emanated from an Executive Department It is impossible for us, in a single article, of this government. General Scott's letter to review in detail the long and labored brought no new complaints, or none of any Letter of the Secretary of War of the 21st importance, against the Administration. of April, to which we have referred ;– The same complaints had been made bethough we hope to be able, before we are fore, in successive communications to the through, to examine some portions of its Department of War, as the events had occontents, from which the character of the curred, and to which answers, and explawhole may be inferred. What we pur- | nations, and argumentations had been offered in reply-or such explanations and have dared to venture on so bold a tone of argumentations (apologies and excuses in defence as this, in the face of notorious reality) had accompanied the offensive facts, familiar to him certainly, and not less acts. The General's present letter was a so to all intelligent and observing persons summary of these complaints, in which in the country, and which, wherever they they were brought together, and placed on are known, do not fail to convict the Exrecord, for more easy reference. And we ecutive Government, not only of having make bold to say, in the face of all the in sent General Scott to the field without genious plausibilities of the Secretary's re- / giving him its confidence, its candid supply, that there is not one of these com- port, or its sympathy, but of having acted plaints that has not a substantial founda- towards him in bad faith, and entertaining tion in truth, and so it will be made to towards him feelings of opposition and enappear when the facts shall be brought to mity, and a false disposition and design to light. The Secretary's Letter in reply had betray him, and cast him off at the earliest not so much for its object to defend the moment at which it might be practicaAdministration over again against these ble or safe to do so. complaints, as to attempt a justification. The treacherous, insincere and jesuitical before the country, in the absence of the conduct of the Executive Government General, for its contemptuous dismissal of towards General Scott cannot be fully exhim from the command of the army in the hibited and understood, without going back field, by this assault on his character and to the beginning of this war. When hosconduct. We shall undertake to show tilities began, there had been no preparahow much credit for candor and honesty tory augmentation of our forces in the field. is due to the Administration in this at- | An Army of Observation, soon to become tempt.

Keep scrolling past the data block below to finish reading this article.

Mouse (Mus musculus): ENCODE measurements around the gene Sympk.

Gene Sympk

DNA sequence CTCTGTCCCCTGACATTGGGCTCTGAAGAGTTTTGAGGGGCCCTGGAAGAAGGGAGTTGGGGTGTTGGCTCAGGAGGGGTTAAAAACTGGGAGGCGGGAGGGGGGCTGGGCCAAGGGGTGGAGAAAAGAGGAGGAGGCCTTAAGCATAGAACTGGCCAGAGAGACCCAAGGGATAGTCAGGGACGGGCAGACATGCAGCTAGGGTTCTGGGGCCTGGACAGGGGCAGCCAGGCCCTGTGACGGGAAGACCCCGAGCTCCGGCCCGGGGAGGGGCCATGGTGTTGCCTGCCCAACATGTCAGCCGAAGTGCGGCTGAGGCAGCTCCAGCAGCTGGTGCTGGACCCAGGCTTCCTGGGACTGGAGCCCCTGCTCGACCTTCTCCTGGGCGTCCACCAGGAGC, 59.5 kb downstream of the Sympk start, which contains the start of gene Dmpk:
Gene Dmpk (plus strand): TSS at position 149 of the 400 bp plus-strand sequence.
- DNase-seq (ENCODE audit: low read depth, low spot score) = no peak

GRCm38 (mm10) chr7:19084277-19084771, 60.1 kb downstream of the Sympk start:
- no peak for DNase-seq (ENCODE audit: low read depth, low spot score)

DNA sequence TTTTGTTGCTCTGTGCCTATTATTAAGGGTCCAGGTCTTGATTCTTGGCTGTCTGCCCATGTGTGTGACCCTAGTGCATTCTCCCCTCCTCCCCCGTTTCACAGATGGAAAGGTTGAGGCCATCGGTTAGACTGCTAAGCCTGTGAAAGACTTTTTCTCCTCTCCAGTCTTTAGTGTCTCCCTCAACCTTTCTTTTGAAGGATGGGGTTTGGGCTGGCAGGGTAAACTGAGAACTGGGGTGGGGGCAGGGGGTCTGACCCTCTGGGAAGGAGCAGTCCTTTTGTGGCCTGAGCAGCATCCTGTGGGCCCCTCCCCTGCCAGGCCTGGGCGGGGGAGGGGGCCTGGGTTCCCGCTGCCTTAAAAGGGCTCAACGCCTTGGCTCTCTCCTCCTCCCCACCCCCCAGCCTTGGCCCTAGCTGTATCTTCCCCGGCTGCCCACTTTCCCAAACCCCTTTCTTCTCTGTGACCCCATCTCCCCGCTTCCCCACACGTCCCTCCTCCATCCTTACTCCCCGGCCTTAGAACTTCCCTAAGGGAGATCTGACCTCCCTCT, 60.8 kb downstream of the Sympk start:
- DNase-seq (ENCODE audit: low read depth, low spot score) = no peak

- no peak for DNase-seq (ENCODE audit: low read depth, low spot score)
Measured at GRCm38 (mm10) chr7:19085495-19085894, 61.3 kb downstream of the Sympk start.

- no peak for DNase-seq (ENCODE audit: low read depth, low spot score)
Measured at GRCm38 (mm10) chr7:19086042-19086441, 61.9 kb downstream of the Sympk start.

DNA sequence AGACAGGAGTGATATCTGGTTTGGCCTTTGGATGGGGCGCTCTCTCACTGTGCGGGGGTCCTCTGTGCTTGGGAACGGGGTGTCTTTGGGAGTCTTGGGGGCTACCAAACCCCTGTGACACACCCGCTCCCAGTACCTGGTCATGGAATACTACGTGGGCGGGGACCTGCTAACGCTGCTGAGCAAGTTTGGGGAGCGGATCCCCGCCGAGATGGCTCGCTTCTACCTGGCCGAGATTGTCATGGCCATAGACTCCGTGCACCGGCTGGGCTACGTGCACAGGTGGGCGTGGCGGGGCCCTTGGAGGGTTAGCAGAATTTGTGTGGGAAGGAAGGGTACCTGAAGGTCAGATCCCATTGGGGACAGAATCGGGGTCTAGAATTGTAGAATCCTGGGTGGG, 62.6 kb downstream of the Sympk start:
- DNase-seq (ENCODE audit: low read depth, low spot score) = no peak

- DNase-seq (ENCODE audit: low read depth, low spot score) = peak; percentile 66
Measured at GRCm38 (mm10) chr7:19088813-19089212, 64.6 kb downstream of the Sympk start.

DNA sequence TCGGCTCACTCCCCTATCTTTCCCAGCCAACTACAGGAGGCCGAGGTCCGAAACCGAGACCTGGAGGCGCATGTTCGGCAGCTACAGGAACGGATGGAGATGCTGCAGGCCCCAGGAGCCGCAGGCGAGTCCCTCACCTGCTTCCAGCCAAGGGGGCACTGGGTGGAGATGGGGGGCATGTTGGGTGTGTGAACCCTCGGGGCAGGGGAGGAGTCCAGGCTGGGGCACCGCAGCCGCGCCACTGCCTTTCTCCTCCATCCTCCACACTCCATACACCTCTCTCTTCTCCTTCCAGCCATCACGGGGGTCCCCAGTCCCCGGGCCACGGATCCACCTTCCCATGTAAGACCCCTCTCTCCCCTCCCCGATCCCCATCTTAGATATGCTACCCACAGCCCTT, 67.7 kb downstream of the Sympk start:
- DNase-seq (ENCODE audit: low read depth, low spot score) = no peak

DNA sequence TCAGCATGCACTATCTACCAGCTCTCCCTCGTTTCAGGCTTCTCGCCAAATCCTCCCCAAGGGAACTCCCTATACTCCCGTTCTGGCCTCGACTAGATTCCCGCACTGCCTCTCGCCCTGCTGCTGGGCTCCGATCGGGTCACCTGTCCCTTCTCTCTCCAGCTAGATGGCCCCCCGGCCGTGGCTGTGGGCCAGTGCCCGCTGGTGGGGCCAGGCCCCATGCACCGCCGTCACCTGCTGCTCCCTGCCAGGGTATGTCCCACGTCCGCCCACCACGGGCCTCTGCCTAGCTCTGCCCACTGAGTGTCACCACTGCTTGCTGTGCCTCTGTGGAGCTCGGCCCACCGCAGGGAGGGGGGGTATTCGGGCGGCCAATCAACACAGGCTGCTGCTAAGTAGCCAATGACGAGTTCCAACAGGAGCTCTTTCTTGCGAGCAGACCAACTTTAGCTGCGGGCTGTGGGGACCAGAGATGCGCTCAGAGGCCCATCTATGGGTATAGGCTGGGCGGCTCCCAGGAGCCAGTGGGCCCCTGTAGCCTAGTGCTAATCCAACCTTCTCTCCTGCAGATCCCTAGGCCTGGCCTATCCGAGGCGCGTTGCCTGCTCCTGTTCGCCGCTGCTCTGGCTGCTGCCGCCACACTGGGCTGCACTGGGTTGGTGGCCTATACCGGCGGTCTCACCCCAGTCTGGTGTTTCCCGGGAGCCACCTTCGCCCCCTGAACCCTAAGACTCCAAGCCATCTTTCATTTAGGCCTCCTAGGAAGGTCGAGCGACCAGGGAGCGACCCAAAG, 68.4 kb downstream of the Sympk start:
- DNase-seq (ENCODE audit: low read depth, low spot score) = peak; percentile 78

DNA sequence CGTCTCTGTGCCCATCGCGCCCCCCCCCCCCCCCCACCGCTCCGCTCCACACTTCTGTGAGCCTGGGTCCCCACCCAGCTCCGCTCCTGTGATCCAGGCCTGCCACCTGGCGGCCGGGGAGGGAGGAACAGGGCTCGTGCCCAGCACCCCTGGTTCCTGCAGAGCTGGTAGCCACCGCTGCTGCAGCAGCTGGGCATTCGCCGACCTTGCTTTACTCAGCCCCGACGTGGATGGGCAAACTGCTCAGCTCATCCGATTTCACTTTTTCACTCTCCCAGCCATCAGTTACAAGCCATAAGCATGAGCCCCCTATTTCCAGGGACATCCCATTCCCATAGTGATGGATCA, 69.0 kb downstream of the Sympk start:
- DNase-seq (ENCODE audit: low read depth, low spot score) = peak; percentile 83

an Army of Occupation, was on the frontier The substance of the complaints of towards Mexico, under the command of General Scott, leaving all specifications out Taylor, then a Colonel in the line, but of the case, as these complaints are clearly holding a brevet commission of Brigadier. gathered from his recent and previous com- It does not admit of a doubt that the Presmunications, was this : That the confi- | ident at that period was deluding himself dence, and the active, candid and steady with the notion, that a show of force on support of the Executive Government, had the Rio Grande, with perhaps an unimnot been extended to him, as had been portant brush or two with any small solemnly promised when he took the field, amount of Mexican forces gathered there, but on the contrary, he had been subjected would scare the Mexican Government into to neglects, mortifications, disappointments, almost any terms of accommodation with injuries and rebukes from the Government; the powerful Republic of the North which and that the War Department, from which he might see fit to dictate. For such a he had expected better things, so far from little war, Brevet Brigadier-general Tay. coming to his rescue or relief in the trying lor, who was known already to be a judiccircumstances in which he had been placed, ious and brave officer, was regarded as had wholly failed to give him its support, being. quite competent and sufficient. or even its sympathy. This we say is the When, however, it became suddenly known substance of the complaints preferred by at Washington that Mexico had assumed General Scott, and we are prepared to an attitude of determined resistance, and maintain and show that it is true to the had already, by overwhelming numbers, letter, and that much more than this is placed Taylor and bis little army in a contrue ; though it has suited the purpose of dition of imminent hazard, a corresponding the Secretary of War, in his defence, to alarm was felt, and an immediate call was talk as if he was really surprised that such made upon Congress to adopt the war, notions should have found a lodgment in and meet the exigency by authorizing the the General's mind, and to speak of the organization of a large force for the field. whole thing as “a delusion,” “a fondly- | The act for this purpose was passed and cherished chimera,” and the offspring of approved on the 13th of May, 1846 ; and a mind of diseased sensibility.” We on the same day, General Scott, comwonder a little that the Secretary should manding the army in chief, by his com